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Marble Surface

Franz Morelly

Matra's Echo, Walzer, Op. 48

00:00 / 08:30

My transcription of the autograph score of this waltz by Franz Morelly. It is probably unique in that it is the only surviving full score of a Morelly waltz that I have seen or heard of. As regular followers will know, Morelly was probably the most serious competitor to Lanner and Strauss in Vienna in the 1830’s. Certainly, in 1839 you could buy the piano score of this piece for 45 Xr and few other composers, Strauss and Lanner excepted, could demand 45 Xr for a waltz. After about 1840 he spent the great majority of his time in Bombay as director of the garrison band there, a very lucrative position but one that took him away from mainstream music publishing. There is little trace of his music after that apart from a very few piano scores. I’m guessing that if his music survives it is in a box in Bombay.

I don’t know to what the title refers. Given that it isn’t a French car and there’s no trace of a song or theatre piece, I assume it is something to do with the Matra mountain range in Hungary. One or two of the themes have a Hungarian feel but not sufficient to make that certain. There are echo effects in the score.

It is a very good waltz of the period. Morelly is not just a Strauss/Lanner imitator. There is nothing in here reminiscent of them. It is written for a full orchestra similar to Lanner’s except where Lanner has four trumpets two of which double on horn, Morelly has two horns and three trumpets, full time.

I have taken a slight liberty in that the title page asks for two flutes rather than one flute and one piccolo player doubling on flute as normal for this period. The second flute part looked like a piccolo part to me and in the coda Morelly accidentally writes some of the wind parts on the wrong line and the correction says picolo [sic]. At no point in the score is there an instruction for the second flute to play piccolo so I have gone with my instincts and written it for piccolo throughout.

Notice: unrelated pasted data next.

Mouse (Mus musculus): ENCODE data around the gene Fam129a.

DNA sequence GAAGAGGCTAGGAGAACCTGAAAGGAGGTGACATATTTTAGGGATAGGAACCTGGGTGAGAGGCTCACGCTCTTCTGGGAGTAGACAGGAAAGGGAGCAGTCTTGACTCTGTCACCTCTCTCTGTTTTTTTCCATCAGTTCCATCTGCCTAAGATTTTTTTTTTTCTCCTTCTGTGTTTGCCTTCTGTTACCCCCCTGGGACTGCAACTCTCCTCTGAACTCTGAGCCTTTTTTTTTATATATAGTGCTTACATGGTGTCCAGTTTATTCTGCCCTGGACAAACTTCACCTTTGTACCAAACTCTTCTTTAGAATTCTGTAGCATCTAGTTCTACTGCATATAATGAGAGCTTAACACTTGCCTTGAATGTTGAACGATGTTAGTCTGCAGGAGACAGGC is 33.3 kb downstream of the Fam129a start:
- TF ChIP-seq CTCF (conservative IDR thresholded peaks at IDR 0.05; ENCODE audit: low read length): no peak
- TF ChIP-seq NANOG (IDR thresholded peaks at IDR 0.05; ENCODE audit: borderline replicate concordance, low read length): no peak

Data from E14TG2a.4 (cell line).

I have changed some of the dynamics for balance. Morelly marks some instruments up or down in places presumably because he knows the characteristics of his orchestra. His orchestra is not the same as mine and some important bits were inaudible.

I’ve fixed obvious errors but there are still some interesting discords in places. I’ve left the ones I’m pretty sure he meant.

The orchestration is very full. There is much more going on in the internal parts than in the majority of Strauss or even Lanner. I have doubled the bass drum with cymbals. It doesn’t say whether that is expected in the score but it’s not uncommon and works with the scale of the orchestration

When I got to waltz five I thought, “This is good but it’s missing a really good tune”. Morelly must have thought so too as there are a couple of belters in the coda.

Parts of the coda are undanceable even if you haven’t got two left feet. I don’t know what the dancers would have done. I have played what Morelly wrote in strict tempo.

Is it a great waltz? Probably not, if you compare it to the best of Lanner of this period. Is it better than average. I would say so.

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